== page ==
GAM further diversifies into alternatives
16 November 2012
News, Asia, Global
By Hui Ching-hoo
Swiss-listed active investment manager GAM is further diversifying its product mix away from traditional investment tools toward new asset classes, such as alternatives and emerging market (EM) bonds, as institutional clients worldwide become increasingly wary of the low-yield and inflationary environment. As Western institutional investors increasingly lean on returns from the alternatives markets, Asian counterparts are tentatively moving in.
GAM Global Head of Institutional & Fund Distribution Craig Wallis tells Asia Asset Management that the firm has seen a significant uptake in institutional clients in recent years. At the end of June, 28% of the firm’s AUM was sourced from institutional clients.
The firm offers a wide array of products including equity, fixed income and absolute return single managers to meet various investor appetites, he says.
“We believe in active management. Skilled managers can still outperform passive indexes. Nevertheless, I think the level of returns that clients expect for the next five years will be lower than return levels achieved in the ten to 15 years prior to 2008.”
The investment style of institutional investors is long-term committed; not easily persuaded to pull out due to short-term volatility, he notes.
“They tend to go for absolute return managers, and are currently looking at EM bonds and catastrophe insurance-linked bonds, among others products, as they seek to broaden their yield spectrums. Their investment spectrum is definitely more diversified than it was five years ago.”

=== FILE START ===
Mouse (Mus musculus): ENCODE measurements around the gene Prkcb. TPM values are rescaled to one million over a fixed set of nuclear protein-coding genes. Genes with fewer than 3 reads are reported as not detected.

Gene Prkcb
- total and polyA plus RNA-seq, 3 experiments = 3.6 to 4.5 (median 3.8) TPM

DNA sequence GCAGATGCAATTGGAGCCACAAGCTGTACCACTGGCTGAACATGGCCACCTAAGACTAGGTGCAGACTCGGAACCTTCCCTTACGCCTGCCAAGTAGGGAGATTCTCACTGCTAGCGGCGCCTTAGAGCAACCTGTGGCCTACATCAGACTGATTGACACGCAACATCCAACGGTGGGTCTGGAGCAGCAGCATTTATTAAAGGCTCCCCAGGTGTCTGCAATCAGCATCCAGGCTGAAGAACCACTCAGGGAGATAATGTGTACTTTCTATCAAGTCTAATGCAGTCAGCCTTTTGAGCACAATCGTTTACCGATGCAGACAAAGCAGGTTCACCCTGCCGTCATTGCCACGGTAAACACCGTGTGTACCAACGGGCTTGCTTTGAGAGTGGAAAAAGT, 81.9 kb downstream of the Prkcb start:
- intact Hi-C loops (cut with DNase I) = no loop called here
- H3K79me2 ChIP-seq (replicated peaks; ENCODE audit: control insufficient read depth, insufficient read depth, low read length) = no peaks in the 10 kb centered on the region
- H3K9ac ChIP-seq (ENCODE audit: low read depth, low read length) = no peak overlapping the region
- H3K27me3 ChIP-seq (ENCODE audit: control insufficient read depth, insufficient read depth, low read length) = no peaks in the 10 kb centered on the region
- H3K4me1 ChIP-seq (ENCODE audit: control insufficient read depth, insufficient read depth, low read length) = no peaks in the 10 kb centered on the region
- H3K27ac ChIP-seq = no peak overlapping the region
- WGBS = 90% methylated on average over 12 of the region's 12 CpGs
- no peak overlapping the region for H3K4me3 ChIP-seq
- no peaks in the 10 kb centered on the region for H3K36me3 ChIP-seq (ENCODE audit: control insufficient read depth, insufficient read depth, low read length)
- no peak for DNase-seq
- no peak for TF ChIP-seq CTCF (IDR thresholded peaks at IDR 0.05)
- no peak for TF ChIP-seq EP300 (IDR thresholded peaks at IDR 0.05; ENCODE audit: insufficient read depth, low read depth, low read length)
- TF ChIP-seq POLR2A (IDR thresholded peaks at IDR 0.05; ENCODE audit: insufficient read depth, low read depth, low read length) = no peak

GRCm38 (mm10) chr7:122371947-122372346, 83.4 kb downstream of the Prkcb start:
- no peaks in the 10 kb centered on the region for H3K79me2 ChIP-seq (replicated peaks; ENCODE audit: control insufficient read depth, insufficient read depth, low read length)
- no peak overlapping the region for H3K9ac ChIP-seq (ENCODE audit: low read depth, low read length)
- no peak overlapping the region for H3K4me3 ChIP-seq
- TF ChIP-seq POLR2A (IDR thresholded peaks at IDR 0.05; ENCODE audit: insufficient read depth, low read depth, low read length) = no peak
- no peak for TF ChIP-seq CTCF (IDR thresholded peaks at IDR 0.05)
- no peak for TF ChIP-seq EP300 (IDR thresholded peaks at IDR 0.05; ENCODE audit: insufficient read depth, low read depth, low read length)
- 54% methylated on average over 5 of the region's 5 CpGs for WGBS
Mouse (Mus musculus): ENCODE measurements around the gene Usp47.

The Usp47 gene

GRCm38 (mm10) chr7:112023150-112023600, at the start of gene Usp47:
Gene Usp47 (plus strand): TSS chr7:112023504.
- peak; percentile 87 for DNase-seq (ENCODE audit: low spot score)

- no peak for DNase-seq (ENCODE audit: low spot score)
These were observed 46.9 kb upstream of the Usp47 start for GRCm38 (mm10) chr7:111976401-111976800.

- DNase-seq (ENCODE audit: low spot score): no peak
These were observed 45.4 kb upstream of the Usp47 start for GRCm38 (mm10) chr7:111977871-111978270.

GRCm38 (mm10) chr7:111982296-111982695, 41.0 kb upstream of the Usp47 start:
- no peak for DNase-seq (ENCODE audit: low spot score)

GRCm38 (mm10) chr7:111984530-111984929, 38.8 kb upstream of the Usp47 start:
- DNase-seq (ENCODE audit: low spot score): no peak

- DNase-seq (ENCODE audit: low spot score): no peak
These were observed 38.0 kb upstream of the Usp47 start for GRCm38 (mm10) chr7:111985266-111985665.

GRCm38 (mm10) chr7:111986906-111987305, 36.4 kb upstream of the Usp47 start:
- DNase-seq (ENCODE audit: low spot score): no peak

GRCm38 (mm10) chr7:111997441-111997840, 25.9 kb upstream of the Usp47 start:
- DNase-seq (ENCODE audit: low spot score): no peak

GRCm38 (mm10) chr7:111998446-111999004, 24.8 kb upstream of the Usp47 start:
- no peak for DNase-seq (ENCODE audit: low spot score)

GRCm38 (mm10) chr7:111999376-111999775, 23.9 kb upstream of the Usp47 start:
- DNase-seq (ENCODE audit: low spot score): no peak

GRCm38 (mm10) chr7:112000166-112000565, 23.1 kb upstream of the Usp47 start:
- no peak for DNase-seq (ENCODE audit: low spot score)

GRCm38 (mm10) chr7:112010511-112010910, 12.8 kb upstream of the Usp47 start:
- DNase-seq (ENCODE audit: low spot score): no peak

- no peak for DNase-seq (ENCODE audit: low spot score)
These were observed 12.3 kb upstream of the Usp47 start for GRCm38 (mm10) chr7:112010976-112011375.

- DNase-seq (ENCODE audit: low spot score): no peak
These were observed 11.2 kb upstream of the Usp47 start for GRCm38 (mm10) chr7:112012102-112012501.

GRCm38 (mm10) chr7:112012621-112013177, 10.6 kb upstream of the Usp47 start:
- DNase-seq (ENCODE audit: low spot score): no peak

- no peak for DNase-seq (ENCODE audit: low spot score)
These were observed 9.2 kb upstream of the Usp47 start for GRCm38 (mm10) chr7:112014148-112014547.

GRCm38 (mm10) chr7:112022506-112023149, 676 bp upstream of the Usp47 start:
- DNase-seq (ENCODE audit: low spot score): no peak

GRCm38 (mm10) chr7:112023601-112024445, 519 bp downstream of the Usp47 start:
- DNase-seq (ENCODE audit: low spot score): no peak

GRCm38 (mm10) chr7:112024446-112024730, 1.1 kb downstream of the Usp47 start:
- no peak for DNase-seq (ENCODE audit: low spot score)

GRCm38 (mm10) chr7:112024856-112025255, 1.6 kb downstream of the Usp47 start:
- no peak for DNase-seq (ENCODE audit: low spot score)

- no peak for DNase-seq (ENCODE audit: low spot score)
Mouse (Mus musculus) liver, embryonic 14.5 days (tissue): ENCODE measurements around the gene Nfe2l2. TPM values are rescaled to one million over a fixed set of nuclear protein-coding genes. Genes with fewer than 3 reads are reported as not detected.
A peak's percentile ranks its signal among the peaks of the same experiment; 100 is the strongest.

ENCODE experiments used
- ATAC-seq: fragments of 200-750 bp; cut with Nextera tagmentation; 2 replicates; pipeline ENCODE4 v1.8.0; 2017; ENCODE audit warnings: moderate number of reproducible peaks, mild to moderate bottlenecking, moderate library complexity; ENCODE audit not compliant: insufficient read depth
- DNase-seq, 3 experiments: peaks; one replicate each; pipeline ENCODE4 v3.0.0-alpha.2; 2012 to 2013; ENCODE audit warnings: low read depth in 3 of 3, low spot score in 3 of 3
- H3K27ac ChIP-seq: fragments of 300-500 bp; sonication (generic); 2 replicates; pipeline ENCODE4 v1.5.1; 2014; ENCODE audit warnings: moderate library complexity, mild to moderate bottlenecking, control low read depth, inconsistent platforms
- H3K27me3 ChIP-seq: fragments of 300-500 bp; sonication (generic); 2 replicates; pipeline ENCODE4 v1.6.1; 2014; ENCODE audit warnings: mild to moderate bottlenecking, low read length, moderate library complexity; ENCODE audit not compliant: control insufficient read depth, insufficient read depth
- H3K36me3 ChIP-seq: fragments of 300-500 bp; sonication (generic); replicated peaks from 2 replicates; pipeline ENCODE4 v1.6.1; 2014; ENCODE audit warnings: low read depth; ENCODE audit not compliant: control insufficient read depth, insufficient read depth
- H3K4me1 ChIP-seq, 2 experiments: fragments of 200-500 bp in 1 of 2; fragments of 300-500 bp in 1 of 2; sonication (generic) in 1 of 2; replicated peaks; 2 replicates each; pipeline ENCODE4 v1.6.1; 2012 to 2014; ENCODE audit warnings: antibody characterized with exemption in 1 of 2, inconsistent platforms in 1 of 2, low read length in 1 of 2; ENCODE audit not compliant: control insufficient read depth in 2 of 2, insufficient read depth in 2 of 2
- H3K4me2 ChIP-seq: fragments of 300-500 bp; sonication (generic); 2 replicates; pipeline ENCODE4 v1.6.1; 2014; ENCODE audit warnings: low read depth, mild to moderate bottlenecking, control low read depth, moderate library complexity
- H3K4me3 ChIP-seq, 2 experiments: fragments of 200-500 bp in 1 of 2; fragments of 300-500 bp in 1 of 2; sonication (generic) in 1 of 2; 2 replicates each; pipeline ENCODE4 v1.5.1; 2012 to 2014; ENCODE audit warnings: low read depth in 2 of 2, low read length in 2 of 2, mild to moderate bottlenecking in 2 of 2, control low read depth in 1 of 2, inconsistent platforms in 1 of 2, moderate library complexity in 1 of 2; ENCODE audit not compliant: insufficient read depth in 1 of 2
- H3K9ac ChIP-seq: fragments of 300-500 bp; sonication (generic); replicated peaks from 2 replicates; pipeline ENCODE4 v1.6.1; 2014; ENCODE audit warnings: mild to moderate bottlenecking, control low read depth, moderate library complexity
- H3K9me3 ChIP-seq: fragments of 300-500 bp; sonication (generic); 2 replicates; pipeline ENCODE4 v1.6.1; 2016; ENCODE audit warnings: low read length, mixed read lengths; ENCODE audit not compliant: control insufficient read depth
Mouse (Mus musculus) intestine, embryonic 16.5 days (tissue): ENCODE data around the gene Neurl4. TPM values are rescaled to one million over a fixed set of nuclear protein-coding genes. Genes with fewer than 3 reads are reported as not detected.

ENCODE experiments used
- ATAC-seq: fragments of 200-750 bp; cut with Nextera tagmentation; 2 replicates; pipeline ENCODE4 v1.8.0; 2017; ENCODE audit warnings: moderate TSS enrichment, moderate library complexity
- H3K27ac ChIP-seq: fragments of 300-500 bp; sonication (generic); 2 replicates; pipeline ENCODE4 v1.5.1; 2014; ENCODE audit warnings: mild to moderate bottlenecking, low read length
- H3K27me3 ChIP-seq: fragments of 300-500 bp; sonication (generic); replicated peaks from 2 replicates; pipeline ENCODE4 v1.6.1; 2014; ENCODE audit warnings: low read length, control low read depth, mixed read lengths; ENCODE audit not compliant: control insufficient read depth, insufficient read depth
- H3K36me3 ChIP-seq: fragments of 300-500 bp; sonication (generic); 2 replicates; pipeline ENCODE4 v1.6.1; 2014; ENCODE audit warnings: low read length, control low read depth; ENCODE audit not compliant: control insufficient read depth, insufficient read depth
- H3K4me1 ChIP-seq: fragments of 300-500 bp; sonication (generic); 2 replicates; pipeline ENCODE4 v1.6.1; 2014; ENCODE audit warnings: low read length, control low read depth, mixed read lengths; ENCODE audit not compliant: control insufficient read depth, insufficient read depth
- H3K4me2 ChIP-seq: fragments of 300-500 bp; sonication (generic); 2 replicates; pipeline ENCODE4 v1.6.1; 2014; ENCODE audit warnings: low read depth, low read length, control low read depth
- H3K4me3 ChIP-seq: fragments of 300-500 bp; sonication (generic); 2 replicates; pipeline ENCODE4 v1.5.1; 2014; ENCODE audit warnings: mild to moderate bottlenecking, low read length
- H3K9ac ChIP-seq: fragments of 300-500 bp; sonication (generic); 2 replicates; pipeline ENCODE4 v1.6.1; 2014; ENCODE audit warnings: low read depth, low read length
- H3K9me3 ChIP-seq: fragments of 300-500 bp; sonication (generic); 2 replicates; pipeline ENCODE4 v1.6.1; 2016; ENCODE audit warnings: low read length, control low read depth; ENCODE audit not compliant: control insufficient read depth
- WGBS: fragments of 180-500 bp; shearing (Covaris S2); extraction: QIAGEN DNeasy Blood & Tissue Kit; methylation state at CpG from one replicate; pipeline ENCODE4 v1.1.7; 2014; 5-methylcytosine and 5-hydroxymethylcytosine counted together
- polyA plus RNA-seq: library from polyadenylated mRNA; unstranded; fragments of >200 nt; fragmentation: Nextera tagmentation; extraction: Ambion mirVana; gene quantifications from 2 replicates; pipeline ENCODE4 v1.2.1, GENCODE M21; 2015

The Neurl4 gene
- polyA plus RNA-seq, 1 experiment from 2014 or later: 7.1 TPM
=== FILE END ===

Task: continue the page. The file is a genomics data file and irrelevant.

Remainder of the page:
The industry veteran says that Asian institutional investors are currently more narrowly focused than their Western counterparts, with relatively high exposures to respective domestic markets. Meanwhile, the Western institutional market is mainly focused on defined benefit (DB) pension schemes with stable pools of capital.
He adds that acceptance of alternatives is relatively low among Asian investors, who display return expectations that are very different from their Western counterparts.
Nevertheless, the low-yield and inflationary environment has led some of its clients to shift their focus from developed-market fixed income to higher returning assets, such as EM debt and local currency. Asian currency bonds such as dim sum bonds are among the beneficiaries.
Mr. Wallis says that Asia is the firm’s third business pillar after the US and Europe, emphasising that the Asian market is in its early phase of development, from the institutional investing perspective.
To advance its market penetration in Asia, Mr. Wallis says the firm will extend its product range. For example, Asian institutional investors lack experience in regard to new products such as catastrophe insurance bonds, so the firm has to put up more effort in the context of product, performance, and education. “We have to broaden the acceptance of our single manager alternative strategies with institutional clients,” he adds.
GAM’s assets under management totaled CHF 48.2 billion (US$51.0 billion) at the end of September 2012.
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